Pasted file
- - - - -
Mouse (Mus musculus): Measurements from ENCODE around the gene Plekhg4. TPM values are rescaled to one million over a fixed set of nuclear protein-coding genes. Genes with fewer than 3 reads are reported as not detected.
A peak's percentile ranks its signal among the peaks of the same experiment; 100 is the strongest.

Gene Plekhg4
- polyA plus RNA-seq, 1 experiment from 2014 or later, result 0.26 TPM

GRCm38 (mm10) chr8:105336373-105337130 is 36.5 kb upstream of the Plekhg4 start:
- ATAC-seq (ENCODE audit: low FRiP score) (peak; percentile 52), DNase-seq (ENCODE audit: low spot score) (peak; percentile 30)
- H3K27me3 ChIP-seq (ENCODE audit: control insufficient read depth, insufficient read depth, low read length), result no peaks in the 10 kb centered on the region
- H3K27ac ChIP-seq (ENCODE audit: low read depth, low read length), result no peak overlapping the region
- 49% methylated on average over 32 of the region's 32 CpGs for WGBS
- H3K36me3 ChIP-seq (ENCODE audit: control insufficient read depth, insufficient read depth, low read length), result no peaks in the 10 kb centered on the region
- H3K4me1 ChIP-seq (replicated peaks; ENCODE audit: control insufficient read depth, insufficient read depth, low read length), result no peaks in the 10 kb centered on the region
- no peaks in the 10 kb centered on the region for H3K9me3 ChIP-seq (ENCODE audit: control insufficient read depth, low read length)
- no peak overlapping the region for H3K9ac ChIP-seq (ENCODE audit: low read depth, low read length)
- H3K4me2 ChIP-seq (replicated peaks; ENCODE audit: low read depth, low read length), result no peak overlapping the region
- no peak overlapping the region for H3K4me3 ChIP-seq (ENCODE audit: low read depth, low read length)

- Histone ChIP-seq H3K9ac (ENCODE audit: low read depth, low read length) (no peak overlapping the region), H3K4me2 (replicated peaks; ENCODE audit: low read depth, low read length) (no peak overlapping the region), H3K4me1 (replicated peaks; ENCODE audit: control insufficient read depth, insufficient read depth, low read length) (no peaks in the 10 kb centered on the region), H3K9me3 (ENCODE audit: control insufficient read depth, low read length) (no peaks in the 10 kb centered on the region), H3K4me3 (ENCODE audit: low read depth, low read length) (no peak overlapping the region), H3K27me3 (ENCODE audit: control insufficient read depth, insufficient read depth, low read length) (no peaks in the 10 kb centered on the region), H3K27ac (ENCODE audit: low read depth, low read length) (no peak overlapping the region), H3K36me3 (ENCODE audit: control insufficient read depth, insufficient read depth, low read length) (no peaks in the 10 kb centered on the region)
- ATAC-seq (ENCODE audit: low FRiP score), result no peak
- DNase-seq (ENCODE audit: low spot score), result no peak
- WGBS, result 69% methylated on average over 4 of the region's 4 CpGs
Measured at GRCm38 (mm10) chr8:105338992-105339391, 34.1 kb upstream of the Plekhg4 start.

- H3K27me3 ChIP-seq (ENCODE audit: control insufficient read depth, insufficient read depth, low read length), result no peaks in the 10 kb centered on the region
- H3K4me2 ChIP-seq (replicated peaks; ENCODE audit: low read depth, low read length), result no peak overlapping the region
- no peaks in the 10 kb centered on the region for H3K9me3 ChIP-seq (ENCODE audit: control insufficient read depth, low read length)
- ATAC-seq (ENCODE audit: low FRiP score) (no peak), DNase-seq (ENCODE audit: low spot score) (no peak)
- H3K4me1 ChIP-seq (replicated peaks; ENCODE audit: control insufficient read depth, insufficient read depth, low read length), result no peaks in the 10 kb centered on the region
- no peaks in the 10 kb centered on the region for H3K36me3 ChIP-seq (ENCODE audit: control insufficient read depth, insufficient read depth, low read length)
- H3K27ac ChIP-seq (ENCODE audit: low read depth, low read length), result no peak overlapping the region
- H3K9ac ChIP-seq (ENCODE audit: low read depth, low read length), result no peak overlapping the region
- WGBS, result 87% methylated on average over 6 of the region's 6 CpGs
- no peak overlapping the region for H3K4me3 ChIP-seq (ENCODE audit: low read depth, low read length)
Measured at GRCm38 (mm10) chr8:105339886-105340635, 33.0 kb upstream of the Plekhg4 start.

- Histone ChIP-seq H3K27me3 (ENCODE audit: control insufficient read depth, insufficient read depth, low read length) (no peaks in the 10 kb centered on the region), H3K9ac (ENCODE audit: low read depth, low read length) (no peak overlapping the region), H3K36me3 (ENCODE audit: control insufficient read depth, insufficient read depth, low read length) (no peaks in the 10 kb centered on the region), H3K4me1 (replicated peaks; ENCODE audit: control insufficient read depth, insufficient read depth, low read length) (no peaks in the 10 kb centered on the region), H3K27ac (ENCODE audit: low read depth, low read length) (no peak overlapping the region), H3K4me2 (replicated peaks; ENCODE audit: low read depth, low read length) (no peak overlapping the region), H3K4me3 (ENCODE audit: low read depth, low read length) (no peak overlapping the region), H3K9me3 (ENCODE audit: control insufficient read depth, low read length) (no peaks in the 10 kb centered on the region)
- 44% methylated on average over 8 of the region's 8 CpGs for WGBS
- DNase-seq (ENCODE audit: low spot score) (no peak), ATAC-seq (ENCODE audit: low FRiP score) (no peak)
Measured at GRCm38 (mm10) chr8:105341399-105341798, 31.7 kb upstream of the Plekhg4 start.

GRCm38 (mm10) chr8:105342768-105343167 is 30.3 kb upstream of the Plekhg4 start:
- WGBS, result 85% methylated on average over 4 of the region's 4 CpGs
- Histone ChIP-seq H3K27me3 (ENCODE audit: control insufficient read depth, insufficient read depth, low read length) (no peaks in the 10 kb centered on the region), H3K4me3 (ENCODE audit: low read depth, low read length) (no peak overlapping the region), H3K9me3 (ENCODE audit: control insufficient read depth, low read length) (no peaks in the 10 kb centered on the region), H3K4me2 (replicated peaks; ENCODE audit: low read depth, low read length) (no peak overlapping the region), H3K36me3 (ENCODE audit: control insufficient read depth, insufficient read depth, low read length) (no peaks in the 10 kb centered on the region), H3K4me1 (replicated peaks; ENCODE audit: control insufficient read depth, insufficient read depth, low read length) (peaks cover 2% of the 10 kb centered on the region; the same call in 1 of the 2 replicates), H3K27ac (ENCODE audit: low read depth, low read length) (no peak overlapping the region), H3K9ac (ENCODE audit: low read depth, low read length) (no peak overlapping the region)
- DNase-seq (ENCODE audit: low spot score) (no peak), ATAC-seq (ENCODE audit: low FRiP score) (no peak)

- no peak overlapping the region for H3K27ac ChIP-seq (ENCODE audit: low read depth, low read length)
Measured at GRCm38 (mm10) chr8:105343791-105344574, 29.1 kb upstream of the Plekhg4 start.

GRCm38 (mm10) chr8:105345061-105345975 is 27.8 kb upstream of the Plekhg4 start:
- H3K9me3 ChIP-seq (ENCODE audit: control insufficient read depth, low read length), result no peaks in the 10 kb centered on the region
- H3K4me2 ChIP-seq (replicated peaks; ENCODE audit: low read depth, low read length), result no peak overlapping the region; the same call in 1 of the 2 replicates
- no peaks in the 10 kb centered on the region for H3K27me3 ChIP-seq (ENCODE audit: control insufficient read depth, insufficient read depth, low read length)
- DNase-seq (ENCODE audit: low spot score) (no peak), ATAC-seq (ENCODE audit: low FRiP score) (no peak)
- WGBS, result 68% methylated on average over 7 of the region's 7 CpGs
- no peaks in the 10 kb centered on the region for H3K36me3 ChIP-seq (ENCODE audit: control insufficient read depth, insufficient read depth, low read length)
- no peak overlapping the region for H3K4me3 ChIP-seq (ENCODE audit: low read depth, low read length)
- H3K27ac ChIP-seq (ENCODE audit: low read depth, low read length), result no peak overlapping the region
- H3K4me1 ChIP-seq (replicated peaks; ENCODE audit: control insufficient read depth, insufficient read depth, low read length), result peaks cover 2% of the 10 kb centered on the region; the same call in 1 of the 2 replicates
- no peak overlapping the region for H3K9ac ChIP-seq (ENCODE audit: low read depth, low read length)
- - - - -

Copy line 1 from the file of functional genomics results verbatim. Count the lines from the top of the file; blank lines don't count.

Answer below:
Mouse (Mus musculus): Measurements from ENCODE around the gene Plekhg4. TPM values are rescaled to one million over a fixed set of nuclear protein-coding genes. Genes with fewer than 3 reads are reported as not detected.